What big brands can learn from independent watchmakers

While my interest in watches started with the “big brands” (as it does for most people), all my purchases have gone exclusively to independent watchmakers. You won’t find a Rolex, Patek, or Omega in my collection. Up until recently, I’ve always written this off as some reflection of my personality or individual taste. There’s probably some truth in that, but recent conversations on Instagram has prompted me to consider a deeper connection: independent watchmakers offer behind-the-scenes access to their creative process, watchmaking approach, and business as a whole. They make watch collecting more human.

In many ways, it makes sense that many independents have gone down this route. Who they are and what they do is, after all, the only asset they have when they launch. There’s no history or prestige to capitalize on when starting something new. It’s all about showing personality, hard work, and creative vision while building personal relationships. Though independent watchmakers and the big brands occupy positions a world apart, there’s a lot that big brands can learn from using transparency to build more personal consumer connections.

The parasocial dynamic

My (sub)conscious preference for more personal brands is far from unusual in the modern world. As social media and consumers reward brands for being more open and “real”, faceless and distant brands seem increasingly out of place. To connect on a level deeper than product, consumers want to see behind the curtains through a constant stream of stories and images and videos.

If television created parasocial relationships with our favorite sitcom and movie stars, then the internet has pushed us to yearn for more parasocial relationships with brands. We want to know about the life of brands – how it does what it does, at every step of the process. We want to be friends with brands.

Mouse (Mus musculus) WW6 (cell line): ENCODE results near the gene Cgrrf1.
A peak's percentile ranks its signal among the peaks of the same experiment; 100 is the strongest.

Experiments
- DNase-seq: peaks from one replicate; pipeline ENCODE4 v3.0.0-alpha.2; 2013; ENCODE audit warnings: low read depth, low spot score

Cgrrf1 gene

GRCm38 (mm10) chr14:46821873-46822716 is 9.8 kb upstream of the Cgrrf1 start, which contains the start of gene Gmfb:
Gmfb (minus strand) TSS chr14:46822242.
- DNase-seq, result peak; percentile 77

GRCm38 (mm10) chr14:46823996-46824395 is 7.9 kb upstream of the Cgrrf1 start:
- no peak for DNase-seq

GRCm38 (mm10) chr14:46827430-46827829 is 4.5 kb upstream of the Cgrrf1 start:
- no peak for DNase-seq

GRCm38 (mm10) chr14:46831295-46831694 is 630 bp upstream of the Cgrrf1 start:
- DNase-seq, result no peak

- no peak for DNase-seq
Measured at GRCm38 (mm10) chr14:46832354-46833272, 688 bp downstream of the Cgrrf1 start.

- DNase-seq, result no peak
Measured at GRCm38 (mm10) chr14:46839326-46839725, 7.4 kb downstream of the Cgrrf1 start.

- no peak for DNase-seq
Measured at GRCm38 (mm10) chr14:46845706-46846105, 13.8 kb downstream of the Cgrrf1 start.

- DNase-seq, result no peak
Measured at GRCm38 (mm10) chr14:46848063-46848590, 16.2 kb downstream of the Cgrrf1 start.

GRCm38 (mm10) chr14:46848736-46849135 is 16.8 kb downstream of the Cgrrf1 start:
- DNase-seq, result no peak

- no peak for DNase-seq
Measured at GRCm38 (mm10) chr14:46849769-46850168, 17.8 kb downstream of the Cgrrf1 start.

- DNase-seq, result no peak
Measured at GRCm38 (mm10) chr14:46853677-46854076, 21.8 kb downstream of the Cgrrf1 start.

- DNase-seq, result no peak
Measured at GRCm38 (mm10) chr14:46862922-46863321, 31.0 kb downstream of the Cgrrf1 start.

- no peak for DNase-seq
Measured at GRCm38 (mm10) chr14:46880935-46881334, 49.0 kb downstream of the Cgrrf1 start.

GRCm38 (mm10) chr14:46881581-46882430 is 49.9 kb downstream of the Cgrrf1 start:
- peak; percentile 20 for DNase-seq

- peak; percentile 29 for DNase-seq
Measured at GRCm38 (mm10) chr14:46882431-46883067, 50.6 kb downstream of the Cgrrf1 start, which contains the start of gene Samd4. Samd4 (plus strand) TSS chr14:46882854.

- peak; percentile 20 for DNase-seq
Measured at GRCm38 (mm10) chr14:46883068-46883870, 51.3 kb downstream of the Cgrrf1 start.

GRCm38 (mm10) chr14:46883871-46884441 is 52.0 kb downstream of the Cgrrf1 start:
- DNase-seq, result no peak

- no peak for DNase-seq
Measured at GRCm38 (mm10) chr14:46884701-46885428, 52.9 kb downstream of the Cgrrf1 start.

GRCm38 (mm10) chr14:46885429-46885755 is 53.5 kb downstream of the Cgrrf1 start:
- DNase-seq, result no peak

Currently, celebrity brand ambassadors and executives fill in this void for big watch brands. They are the face to an otherwise faceless brand. But the approach feels outdated and inauthentic compared to the independents. For an industry and community that values craftsmanship, there is an overwhelming lack of the craftsman’s voice. Where are the Virgil Abloh and Kim Jones’ of the watch industry to take us to the heart of the big brands? Where are the visionaries directing the watchmaking process and philosophy?

Their popularity pales in comparison to their haute couture counterparts, but they are out there. They do exist.

The end of “black box culture”

Let’s zoom in on Christian Selmoni, Style and Heritage Director at Vacheron Constantin. For many of you, this is a new name, and that’s precisely the brand’s fault. Though he has a fair number of appearances on YouTube (mostly in third-party, journalism content), Selmoni almost never pops up in Vacheron Constantin’s social media. He might be leveraging the brand’s history to create new stories and drive product development, but you’d never know how or why. We don’t really know much about what his job actually entails, nothing about process, nothing about decision making, and very little about the manufacturing.

The problem isn’t that the Creative Director type doesn’t exist in the watch industry. It’s that the culture of big brands in the watch industry prohibits this type of figure from letting audiences online in. The industry has not opened up in ways the modern internet-accustomed collector, enthusiast, and everyday consumer demands.

There was a perfect example of this “black box culture” that occurred very recently in an interview with the CEO of Audemars Piguet, Francois Bennahmias. Discussing the future of the brand, Bennahmias floated that he found the right answers moving forward, specifically for how AP will manage and build better relationships online. In doing so, he is progressive for acknowledging that the watch industry doesn’t yet live in the 21st century, as Jean-Claude Biver has also mentioned elsewhere. That’s one step forward.

But as he refuses to discuss his ideas at any depth, he takes one step back. By sticking to secrecy, Audemars Piguet (and the industry as a whole) will not evolve.

 

For big brands in the 21st century, the right answer is becoming as willing as independent watchmakers to bare it all online. Being transparent doesn’t just build more intimacy and loyalty with fans, it helps us understand the value of the brand – its creative decisions and its craftsmanship. If, for an example, Audemars Piguet had revealed more of their creative process throughout the development of CODE 11.59, they might have avoided the stinging backlash.

I hope to see more big brands open up in the future. Maybe then, I’ll finally add a Rolex or Omega to my collection.

Another day with the beast,

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